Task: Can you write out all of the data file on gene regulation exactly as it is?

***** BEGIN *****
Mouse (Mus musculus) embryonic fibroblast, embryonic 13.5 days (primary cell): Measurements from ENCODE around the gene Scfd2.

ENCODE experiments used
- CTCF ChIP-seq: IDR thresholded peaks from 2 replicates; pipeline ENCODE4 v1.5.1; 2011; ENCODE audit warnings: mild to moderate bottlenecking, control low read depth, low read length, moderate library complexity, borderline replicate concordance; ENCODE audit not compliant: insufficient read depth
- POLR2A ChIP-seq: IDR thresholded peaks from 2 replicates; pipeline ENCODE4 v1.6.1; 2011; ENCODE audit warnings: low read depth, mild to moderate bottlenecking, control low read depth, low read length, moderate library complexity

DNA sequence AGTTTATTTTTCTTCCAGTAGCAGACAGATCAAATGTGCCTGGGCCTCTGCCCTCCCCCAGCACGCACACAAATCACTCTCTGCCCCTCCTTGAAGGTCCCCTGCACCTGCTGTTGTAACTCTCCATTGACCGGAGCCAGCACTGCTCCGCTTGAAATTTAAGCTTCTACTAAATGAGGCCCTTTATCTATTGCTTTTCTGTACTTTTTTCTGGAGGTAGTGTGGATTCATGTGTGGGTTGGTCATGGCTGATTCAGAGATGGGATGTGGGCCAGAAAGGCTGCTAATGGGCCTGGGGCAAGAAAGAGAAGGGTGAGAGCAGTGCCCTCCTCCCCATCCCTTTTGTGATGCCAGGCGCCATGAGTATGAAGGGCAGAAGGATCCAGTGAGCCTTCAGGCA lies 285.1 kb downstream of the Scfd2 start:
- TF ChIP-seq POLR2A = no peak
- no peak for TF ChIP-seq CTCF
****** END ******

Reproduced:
Mouse (Mus musculus) embryonic fibroblast, embryonic 13.5 days (primary cell): Measurements from ENCODE around the gene Scfd2.

ENCODE experiments used
- CTCF ChIP-seq: IDR thresholded peaks from 2 replicates; pipeline ENCODE4 v1.5.1; 2011; ENCODE audit warnings: mild to moderate bottlenecking, control low read depth, low read length, moderate library complexity, borderline replicate concordance; ENCODE audit not compliant: insufficient read depth
- POLR2A ChIP-seq: IDR thresholded peaks from 2 replicates; pipeline ENCODE4 v1.6.1; 2011; ENCODE audit warnings: low read depth, mild to moderate bottlenecking, control low read depth, low read length, moderate library complexity

DNA sequence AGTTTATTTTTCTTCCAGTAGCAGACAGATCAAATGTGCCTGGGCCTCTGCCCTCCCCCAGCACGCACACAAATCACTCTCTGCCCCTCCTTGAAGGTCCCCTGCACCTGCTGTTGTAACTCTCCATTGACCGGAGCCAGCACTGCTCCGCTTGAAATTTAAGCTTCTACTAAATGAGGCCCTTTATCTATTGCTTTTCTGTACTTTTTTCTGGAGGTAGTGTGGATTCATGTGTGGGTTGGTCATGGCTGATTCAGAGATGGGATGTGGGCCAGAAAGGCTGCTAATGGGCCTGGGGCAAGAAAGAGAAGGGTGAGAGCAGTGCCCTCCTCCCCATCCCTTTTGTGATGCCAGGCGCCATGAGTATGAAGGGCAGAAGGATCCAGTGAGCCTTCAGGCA lies 285.1 kb downstream of the Scfd2 start:
- TF ChIP-seq POLR2A = no peak
- no peak for TF ChIP-seq CTCF